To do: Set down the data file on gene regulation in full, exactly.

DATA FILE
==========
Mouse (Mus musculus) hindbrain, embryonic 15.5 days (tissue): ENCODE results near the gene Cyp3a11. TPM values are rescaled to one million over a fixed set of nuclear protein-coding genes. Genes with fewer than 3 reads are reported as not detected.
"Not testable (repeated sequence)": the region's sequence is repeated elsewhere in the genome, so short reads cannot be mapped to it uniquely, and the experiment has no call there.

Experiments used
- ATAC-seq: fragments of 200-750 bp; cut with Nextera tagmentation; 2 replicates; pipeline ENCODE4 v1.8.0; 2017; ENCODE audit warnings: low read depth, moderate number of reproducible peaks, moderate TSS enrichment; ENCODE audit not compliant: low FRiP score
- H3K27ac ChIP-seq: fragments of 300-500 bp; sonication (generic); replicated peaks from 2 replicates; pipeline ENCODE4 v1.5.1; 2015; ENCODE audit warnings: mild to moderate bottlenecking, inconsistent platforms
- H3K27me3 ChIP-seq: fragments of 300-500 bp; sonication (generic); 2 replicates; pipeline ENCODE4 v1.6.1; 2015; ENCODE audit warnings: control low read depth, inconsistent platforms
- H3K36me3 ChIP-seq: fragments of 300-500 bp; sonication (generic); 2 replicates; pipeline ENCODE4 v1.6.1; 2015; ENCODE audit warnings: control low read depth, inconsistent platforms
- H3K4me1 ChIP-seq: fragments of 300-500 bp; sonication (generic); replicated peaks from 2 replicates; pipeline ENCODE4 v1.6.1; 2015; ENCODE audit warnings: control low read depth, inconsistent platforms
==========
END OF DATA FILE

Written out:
Mouse (Mus musculus) hindbrain, embryonic 15.5 days (tissue): ENCODE results near the gene Cyp3a11. TPM values are rescaled to one million over a fixed set of nuclear protein-coding genes. Genes with fewer than 3 reads are reported as not detected.
"Not testable (repeated sequence)": the region's sequence is repeated elsewhere in the genome, so short reads cannot be mapped to it uniquely, and the experiment has no call there.

Experiments used
- ATAC-seq: fragments of 200-750 bp; cut with Nextera tagmentation; 2 replicates; pipeline ENCODE4 v1.8.0; 2017; ENCODE audit warnings: low read depth, moderate number of reproducible peaks, moderate TSS enrichment; ENCODE audit not compliant: low FRiP score
- H3K27ac ChIP-seq: fragments of 300-500 bp; sonication (generic); replicated peaks from 2 replicates; pipeline ENCODE4 v1.5.1; 2015; ENCODE audit warnings: mild to moderate bottlenecking, inconsistent platforms
- H3K27me3 ChIP-seq: fragments of 300-500 bp; sonication (generic); 2 replicates; pipeline ENCODE4 v1.6.1; 2015; ENCODE audit warnings: control low read depth, inconsistent platforms
- H3K36me3 ChIP-seq: fragments of 300-500 bp; sonication (generic); 2 replicates; pipeline ENCODE4 v1.6.1; 2015; ENCODE audit warnings: control low read depth, inconsistent platforms
- H3K4me1 ChIP-seq: fragments of 300-500 bp; sonication (generic); replicated peaks from 2 replicates; pipeline ENCODE4 v1.6.1; 2015; ENCODE audit warnings: control low read depth, inconsistent platforms